What is an Employer of Record?

Everything You Need to Know About EoR

Picture this: you’ve been trying to fill an important remote role for months. You’ve read hundreds of CVs, conducted interviews for weeks, and, finally, found the perfect candidate. There’s one problem: they’re in a country your company doesn’t (yet) operate in, and you’re not sure how to go about hiring them. 

Here’s another scenario: you’re considering expanding your company into a new market. However, you’re not sure yet how well your products will perform there, and you’d like to test the waters with one or two employees before going to the trouble (and expense) of incorporating in a new country.

No matter the circumstances, hiring a new employee always involves a lot of paperwork, legal compliance checks, and complex payroll procedures. And if you’re hiring abroad, this is even further compounded. 

Thankfully, there is a solution: use an employer of record to hire employees on your behalf.

What is an employer of record?

An employer of record (EOR) is a company that hires an employee on behalf of another organisation. They handle traditional employment tasks such as payroll, tax, and the drafting of contracts. For tax purposes, an EOR is your employees’ legal employer.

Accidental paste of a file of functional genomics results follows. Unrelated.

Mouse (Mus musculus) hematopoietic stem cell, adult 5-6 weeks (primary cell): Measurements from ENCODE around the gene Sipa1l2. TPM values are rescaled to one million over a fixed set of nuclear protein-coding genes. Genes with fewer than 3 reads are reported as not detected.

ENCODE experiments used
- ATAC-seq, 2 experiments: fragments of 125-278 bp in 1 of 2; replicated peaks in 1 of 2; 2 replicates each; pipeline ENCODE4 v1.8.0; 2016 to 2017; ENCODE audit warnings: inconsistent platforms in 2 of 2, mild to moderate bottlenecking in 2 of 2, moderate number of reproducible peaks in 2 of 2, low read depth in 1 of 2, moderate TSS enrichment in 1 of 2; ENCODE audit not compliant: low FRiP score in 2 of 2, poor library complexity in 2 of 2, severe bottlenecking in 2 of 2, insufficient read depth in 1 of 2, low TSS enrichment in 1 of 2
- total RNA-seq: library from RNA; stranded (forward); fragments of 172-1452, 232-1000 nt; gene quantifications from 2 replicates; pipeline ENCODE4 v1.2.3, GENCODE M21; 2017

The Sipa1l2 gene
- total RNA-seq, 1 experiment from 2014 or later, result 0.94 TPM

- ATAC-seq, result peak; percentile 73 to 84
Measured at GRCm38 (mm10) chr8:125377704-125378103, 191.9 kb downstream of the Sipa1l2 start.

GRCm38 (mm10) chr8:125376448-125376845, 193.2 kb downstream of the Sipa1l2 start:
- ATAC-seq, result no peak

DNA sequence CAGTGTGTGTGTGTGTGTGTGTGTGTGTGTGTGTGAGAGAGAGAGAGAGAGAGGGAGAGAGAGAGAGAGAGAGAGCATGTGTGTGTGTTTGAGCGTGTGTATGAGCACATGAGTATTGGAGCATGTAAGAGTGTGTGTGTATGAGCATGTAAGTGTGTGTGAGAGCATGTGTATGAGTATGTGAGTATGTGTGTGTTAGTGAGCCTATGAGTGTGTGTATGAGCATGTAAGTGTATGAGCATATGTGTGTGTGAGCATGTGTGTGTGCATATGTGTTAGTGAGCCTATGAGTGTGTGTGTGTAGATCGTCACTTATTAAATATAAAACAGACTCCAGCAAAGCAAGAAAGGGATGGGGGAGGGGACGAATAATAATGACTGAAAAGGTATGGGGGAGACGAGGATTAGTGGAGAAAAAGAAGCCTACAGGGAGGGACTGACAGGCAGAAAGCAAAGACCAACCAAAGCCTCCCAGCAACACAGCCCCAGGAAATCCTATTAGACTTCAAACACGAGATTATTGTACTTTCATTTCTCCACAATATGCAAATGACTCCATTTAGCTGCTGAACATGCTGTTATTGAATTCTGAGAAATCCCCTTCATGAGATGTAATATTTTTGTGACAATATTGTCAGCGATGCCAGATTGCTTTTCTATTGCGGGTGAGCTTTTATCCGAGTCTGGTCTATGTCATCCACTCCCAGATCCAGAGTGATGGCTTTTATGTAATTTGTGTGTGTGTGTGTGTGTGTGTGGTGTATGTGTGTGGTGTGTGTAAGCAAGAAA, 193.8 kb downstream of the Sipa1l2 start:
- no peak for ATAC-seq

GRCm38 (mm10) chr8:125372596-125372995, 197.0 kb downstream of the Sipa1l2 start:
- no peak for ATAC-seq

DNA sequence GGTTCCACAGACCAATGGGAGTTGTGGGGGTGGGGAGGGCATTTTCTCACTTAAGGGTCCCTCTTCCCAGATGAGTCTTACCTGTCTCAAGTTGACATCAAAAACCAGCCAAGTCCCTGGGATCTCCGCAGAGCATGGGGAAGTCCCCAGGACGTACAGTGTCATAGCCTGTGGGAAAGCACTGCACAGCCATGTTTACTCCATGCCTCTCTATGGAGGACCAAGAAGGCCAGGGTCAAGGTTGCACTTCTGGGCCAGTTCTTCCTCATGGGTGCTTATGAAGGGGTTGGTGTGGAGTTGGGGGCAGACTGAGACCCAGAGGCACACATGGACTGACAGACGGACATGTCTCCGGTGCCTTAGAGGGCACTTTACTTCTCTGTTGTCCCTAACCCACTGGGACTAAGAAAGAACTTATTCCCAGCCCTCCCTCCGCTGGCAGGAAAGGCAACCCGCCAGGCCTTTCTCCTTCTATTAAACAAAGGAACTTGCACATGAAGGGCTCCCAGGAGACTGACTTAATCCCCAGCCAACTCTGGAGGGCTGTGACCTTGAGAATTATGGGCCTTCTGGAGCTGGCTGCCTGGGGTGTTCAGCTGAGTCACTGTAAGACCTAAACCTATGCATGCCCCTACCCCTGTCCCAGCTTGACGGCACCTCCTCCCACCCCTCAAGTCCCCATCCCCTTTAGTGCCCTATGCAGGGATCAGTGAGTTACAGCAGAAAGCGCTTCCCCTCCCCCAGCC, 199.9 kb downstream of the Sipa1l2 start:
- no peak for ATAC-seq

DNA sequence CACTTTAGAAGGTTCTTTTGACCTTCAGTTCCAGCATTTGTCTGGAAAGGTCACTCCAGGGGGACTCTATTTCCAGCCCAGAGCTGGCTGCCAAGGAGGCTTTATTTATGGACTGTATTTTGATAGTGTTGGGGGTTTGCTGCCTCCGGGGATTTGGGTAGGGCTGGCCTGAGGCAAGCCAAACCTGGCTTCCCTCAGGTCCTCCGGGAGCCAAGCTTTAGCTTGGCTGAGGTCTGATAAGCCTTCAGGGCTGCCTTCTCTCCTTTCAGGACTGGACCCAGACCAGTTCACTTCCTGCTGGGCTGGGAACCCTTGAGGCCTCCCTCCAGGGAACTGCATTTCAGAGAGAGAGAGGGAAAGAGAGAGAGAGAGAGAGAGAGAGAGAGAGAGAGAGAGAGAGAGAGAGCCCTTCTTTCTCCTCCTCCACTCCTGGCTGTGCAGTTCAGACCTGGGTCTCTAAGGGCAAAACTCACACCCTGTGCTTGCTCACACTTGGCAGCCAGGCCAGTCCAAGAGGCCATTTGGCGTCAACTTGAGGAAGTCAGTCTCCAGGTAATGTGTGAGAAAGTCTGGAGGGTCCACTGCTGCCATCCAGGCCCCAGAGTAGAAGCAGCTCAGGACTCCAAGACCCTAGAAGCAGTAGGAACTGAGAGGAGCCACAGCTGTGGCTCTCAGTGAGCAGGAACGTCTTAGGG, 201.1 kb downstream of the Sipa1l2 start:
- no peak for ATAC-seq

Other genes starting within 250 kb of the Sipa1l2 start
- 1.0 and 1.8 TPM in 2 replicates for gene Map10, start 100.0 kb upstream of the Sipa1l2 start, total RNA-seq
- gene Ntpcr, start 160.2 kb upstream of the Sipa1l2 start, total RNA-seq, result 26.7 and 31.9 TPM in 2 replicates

Some companies might hire an employer of record to engage employees within their own country, which can save them time and money on HR tasks. 

However, the most common use case for EORs is when a company wants to hire someone outside of their own market and doesn’t have an entity or subsidiary in the country where the candidate is based. Employers of record help companies to comply with the law in the country where their employees live. 

Although an employer of record is an employee’s legal employer, the client company still manages the employee on a day-to-day basis and handles things like performance reviews and decisions about promotions, compensation and termination. 

What does an employer of record do?

An employer of record takes on all of the administrative, legal, and financial duties associated with hiring employees. Common employer of record services include:

  • Hiring employees on behalf of client companies
  • Making arrangements for visas and work permits 
  • Generating contracts to comply with local employment law
  • Providing a registered local entity to employ staff
  • Running background checks on potential employees
  • Handling payroll and benefits for employees 
  • Registering and filing employment taxes 
  • HR onboarding for new hires

5 benefits of working with an employer of record

Here are 5 of the biggest advantages of hiring employees through an employer of record:

1. Saved time and resources

Partnering with an employer of record allows you to outsource HR and payroll tasks to a third party, so you don’t have to do them in house. This can be a particularly cost-effective option for small businesses or new organizations that don’t yet have a strong HR function, that are growing quickly and need efficient processes in place.